Welcome to this guide which explains ‘What is the GDPR and how does it impact data breach claims in the UK?’ The General Data Protection Regulation (GDPR) is a regulation from the EU that was implemented in May 2018 to enhance data protection for individuals within the EU. The GDPR applies to all organisations that process the personal data of EU residents, regardless of where the organisation is based. The UK GDPR was enshrined into law in the Data Protection Act 2018, which replaced the Data Protection Act 1998. This law governs how personal data is collected, processed, and stored, and it outlines the rights of individuals in relation to their personal data.
If your personal data has been wrongfully exposed and harmed, the UK GDPR allows you to claim damages. This includes compensation for financial losses, emotional distress, and any other losses you may have suffered as a result of the data breach.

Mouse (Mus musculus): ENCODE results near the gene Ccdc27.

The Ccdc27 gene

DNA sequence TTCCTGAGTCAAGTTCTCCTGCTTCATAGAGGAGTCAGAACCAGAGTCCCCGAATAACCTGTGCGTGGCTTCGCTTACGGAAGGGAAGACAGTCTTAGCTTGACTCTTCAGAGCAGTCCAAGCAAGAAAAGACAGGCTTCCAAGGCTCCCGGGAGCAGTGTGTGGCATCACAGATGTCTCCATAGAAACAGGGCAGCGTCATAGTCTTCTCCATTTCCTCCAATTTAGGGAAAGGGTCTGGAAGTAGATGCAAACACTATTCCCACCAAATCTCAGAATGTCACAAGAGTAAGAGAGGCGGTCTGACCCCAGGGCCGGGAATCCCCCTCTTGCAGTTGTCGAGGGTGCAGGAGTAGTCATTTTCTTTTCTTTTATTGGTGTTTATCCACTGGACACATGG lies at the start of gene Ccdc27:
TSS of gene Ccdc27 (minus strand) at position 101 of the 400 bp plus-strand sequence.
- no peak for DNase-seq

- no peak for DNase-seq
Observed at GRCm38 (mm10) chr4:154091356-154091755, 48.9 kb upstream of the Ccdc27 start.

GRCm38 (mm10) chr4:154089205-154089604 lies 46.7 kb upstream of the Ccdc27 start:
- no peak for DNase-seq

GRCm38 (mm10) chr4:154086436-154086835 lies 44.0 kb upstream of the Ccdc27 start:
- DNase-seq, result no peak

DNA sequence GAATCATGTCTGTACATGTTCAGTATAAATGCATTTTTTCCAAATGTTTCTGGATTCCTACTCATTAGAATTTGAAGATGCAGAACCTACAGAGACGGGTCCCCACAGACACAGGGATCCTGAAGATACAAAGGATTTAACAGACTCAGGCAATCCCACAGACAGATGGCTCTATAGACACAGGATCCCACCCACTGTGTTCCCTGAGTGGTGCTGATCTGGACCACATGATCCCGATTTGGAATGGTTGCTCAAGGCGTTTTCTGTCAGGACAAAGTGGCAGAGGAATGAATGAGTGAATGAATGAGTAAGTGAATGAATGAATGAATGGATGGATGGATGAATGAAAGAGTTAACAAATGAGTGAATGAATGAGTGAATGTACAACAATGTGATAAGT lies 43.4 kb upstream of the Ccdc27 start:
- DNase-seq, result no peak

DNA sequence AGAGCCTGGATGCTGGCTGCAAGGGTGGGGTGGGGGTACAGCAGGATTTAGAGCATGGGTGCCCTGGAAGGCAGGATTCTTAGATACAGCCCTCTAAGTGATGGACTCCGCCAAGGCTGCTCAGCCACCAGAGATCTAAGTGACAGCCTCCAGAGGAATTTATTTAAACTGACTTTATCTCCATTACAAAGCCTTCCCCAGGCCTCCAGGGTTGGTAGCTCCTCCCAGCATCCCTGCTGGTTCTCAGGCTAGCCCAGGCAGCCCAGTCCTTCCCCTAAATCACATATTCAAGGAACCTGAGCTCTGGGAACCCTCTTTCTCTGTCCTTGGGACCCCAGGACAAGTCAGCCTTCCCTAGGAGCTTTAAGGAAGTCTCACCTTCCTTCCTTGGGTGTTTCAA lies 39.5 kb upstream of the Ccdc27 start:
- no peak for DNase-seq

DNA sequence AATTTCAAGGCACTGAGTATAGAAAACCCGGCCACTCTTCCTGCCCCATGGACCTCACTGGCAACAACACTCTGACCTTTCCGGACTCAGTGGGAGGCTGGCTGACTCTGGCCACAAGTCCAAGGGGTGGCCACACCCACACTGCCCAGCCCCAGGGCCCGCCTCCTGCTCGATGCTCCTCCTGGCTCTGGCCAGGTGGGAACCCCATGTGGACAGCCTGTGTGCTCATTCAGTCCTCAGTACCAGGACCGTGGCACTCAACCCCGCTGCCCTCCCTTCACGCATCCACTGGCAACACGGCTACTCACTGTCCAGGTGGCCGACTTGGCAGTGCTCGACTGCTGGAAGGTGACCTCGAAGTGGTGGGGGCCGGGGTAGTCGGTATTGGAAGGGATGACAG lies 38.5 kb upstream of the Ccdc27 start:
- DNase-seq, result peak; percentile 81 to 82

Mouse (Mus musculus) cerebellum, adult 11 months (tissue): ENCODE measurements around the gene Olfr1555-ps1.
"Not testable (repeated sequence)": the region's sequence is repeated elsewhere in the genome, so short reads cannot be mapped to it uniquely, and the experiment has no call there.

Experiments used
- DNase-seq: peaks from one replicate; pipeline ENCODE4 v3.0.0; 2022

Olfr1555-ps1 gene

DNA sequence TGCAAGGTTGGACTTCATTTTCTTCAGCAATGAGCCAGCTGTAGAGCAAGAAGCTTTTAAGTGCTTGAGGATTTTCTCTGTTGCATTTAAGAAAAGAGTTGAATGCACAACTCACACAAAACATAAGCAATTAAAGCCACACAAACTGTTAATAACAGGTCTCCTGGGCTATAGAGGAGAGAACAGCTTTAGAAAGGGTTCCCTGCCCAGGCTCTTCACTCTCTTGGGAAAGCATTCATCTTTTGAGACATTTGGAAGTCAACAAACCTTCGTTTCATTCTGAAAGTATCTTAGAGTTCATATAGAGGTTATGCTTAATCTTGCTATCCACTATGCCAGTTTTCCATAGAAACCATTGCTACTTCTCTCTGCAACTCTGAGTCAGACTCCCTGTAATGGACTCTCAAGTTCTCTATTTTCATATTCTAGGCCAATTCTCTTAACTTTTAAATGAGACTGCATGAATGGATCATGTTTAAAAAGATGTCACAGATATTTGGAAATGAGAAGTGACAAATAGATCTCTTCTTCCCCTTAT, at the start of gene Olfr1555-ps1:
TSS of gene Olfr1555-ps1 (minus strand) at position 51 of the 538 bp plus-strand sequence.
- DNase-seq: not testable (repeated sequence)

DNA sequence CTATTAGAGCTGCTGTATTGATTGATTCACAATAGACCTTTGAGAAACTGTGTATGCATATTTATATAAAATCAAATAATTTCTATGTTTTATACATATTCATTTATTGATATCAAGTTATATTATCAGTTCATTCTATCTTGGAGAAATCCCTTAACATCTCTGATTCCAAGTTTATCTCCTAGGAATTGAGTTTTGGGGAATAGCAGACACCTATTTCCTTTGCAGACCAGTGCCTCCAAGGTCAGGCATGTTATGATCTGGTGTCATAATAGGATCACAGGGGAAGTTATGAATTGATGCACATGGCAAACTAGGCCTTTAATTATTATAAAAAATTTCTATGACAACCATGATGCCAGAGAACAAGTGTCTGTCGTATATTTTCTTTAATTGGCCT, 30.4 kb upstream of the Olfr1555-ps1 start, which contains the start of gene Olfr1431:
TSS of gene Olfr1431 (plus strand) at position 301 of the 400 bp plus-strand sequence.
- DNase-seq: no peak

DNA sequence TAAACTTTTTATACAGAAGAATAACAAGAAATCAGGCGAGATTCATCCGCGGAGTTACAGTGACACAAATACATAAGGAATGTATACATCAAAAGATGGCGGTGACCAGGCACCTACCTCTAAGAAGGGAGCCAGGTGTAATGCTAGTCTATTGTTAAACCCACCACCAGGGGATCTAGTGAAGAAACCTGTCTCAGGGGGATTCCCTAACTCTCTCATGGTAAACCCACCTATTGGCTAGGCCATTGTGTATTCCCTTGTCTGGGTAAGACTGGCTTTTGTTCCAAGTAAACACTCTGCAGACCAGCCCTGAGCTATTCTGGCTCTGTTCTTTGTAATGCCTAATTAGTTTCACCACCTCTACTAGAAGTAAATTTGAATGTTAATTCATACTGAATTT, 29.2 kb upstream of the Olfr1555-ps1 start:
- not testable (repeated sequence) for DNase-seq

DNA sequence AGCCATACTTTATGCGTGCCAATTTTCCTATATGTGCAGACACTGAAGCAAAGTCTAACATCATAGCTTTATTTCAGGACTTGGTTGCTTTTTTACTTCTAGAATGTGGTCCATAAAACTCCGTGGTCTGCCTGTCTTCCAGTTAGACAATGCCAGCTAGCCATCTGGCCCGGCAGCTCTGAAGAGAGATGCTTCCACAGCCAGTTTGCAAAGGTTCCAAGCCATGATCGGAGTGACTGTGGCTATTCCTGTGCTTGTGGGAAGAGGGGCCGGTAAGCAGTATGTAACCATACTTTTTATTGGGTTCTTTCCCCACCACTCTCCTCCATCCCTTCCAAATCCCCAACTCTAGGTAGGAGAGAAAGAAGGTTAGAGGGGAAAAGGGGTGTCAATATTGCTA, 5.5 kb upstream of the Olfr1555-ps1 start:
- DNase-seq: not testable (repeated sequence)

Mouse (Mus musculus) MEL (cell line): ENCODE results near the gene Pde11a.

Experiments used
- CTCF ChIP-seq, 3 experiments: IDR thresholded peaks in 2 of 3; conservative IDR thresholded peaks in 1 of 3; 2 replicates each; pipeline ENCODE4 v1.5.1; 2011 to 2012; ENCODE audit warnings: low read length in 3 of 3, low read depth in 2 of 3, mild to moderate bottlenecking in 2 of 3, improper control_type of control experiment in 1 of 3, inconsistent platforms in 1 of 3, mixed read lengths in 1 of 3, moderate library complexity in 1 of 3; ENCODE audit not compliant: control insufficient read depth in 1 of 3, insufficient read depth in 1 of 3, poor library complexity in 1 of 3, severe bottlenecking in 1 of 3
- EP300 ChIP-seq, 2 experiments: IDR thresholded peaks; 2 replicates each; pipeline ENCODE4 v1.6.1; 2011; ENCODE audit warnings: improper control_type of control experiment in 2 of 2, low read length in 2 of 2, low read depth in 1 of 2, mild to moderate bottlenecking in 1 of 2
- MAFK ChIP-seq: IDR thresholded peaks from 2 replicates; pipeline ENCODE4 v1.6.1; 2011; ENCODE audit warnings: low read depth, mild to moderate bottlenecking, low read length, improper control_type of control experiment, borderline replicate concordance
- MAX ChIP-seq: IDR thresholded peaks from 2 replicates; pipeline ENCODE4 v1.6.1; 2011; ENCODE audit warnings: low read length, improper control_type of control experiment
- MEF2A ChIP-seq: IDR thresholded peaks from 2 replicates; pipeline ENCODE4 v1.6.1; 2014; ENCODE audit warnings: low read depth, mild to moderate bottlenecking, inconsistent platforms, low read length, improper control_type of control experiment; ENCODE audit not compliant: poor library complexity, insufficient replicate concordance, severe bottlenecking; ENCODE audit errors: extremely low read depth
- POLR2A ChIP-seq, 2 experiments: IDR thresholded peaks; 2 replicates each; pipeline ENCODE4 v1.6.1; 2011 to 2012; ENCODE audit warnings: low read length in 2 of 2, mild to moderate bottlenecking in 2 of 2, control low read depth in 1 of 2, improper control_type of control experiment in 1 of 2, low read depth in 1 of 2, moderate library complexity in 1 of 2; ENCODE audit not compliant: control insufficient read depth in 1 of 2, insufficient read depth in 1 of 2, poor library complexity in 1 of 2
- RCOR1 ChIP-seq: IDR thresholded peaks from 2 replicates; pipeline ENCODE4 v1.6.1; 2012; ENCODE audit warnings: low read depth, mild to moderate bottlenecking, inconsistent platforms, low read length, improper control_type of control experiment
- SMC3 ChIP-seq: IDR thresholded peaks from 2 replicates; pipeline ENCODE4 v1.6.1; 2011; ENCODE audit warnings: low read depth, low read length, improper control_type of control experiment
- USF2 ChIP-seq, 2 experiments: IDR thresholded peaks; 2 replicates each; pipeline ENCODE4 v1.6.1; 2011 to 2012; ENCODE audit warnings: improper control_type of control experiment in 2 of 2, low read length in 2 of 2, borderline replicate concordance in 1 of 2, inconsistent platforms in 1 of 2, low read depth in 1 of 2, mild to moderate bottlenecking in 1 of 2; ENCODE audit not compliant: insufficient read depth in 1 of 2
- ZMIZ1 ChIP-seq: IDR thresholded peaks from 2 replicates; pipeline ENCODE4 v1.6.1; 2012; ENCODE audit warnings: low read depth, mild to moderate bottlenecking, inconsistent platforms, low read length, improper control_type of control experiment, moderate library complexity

If you have been a victim of a data breach and are looking to make a claim, our panel of data breach solicitors can help you make a No Win No Fee claim. We understand the sensitive and complex nature of data breach claims, and we work tirelessly to ensure that our clients receive the compensation they deserve.
To find out more about how we can help you make a claim, please get in touch with us via telephone on 0800 408 7827, via live chat or contact form. Our expert team is always on hand to provide you with the support and guidance you need.
What Is The GDPR, And How Has It Impacted UK Data Breach Law?
The GDPR is a regulation designed to strengthen the protection of personal data in the EU. It applies to all organisations that process personal data of EU residents, regardless of where the organisation is based. The regulation defines personal data as any information that relates to an identified or identifiable individual, such as their name, address, email address, or IP address.
Therefore, GDPR has had a significant impact on UK data breach law. It provides individuals with increased rights over their personal data, such as the right to access, rectify, and erase their data. It also requires organisations to implement appropriate measures to ensure the security of personal data.